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When fame trumped political engagement

A significant shift in Gerhard Richter’s work can be seen in the most recent volume of the catalogue raisonné

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Gerhard Richter: Catalogue Raisonné Volume 4 is the third volume of Richter’s catalogue raisonné to be published (volume 2 is due to be published in 2017). It covers the period when Richter moved into the top tier of living artists, according to the estimation of curators and collectors, a time when he was painting mainly abstracts but also a handful of photo-based still-lifes, landscapes and figures. Of the latter, two of Richter’s best loved paintings of figures are in this volume: Betty (1988), of the artist’s daughter in a red-and-white patterned top, turning away from the viewer, and Reader (1994), of Sabine Moritz (the artist’s third wife) with head bent reading a newspaper or magazine. Of the still-lifes, the most constant subject is flowers. These are small, attractive pieces. Likewise, the architectural and landscape paintings are best when they are most modest and unassuming. The gentle poetry of overlooked pastures in Germany makes the landscape paintings in this volume both poignant and lovely.

Also present are some of Richter’s most dramatic abstract wiped paintings. In the boldest canvases, huge expanses of crimson paint flow from one side to another, speckling and tearing as they break up over the underpainting. These are auction-room stars that have set record prices in recent years. Unlike many of today’s most valuable contemporary artworks, these are genuinely exciting and original pieces deserving of acclaim. Smaller abstracts show Richter experimenting by partially scraping away wet paint, leaving scoured grids on the painted surfaces. While not all these paintings are successful, they bear witness to Richter’s flexibility.   

The most analysed (and controversial) work of this period is the series 18. Oktober 1977 (1988). (The bibliography for this series alone runs to 11 pages, with each painting accorded its own exhibition and bibliography data.) This series of 15 black-and-white paintings shows images associated with the 1977 arrest and subsequent violent deaths of members of the Baader-Meinhof Gang (Red Army Faction). The events divided German society, forcing an uncomfortable confrontation between many younger Germans angry at—as they saw it—the complacent absorption of Nazi figures into positions of power in an aggressively capitalist West Germany and the majority of the German population, outraged by the callous violence of solipsistic ideologues.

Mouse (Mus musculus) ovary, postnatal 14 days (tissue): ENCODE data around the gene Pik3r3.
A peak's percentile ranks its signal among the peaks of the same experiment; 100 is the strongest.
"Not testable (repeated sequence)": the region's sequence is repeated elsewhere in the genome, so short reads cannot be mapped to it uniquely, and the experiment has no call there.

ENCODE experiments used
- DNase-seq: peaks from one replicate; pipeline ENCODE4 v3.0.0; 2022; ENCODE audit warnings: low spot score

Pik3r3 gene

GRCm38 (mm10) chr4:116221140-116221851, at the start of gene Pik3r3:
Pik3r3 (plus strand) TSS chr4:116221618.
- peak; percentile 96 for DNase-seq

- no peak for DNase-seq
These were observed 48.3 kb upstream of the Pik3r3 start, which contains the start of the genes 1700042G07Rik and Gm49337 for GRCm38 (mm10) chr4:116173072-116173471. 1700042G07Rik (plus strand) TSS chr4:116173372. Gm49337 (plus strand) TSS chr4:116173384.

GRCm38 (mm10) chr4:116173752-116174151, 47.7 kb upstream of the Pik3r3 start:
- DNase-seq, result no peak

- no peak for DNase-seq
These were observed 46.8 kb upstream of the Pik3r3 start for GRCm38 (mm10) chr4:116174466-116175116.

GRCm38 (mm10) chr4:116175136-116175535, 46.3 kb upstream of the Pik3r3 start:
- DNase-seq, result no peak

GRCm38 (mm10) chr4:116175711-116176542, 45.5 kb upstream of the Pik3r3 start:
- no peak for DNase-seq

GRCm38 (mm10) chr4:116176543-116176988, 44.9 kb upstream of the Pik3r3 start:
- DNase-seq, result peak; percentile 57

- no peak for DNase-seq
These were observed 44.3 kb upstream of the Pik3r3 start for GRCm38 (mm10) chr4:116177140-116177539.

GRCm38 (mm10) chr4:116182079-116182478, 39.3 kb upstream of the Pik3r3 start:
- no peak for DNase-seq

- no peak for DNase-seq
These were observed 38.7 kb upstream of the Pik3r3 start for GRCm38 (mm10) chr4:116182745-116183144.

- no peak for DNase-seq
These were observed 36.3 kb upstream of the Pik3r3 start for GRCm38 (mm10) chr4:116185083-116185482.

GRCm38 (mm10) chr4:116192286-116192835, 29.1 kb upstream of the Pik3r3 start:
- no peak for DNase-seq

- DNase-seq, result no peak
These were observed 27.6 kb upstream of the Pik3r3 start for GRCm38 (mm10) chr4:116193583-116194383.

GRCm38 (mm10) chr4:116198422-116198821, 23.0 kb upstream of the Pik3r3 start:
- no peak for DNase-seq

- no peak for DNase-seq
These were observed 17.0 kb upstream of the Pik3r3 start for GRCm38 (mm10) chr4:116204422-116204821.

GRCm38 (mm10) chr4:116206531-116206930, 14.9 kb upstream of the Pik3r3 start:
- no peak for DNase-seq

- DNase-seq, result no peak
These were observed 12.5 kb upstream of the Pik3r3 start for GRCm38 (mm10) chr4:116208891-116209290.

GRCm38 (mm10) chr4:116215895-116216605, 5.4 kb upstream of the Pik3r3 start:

By tackling such an emotive subject, Richter was placing himself at the centre of a political debate, avoiding both sympathy with and criticism of the terrorists and the state forces. In the view of many critics, the work consolidates Richter’s position as a contemporary history painter. Yet the position of history painter has always necessitated a moral stance on the part of the artist towards his subject—something that is notably absent from this work.

Richter eventually sold the 18. Oktober series to the Museum of Modern Art, New York, where few visitors know or care about the impact of the 1977 events in Germany. With that sale Richter made the symbolic choice of international art-world prestige over German political and social engagement; he may have chosen unwisely. The quality of individual paintings is erratic and, as a whole, the series suffers from being thematically and stylistically disjointed. Posterity is likely to consider the series more coolly than Richter’s greatest supporters do now.   

The inclusion of Richter’s mirrors—glass panes painted in monochrome on their reverse sides—indicates the wide range of Richter’s output. Also described is a stained-glass window of coloured squares, a forerunner of Richter’s work for Cologne cathedral. Richter assigns his sculptures, painted multiples and stained-glass windows catalogue numbers, which Dietmar Elger and catalogue compilers have adhered to.

As with all of the volumes, the text is in German and English, with catalogue entries only in English. The production values of the volume are impeccable and do credit to both the publisher and the world’s most famous living painter.

• Alexander Adams is a British writer and art critic. His book of poems and drawings, On Dead Mountain, in English and Russian, was published last month

Gerhard Richter: Catalogue Raisonné, Volume 4, 1988-1994

Dietmar Elger, ed

Hatje Cantz, 600pp, £225, $375, €248 (hb)

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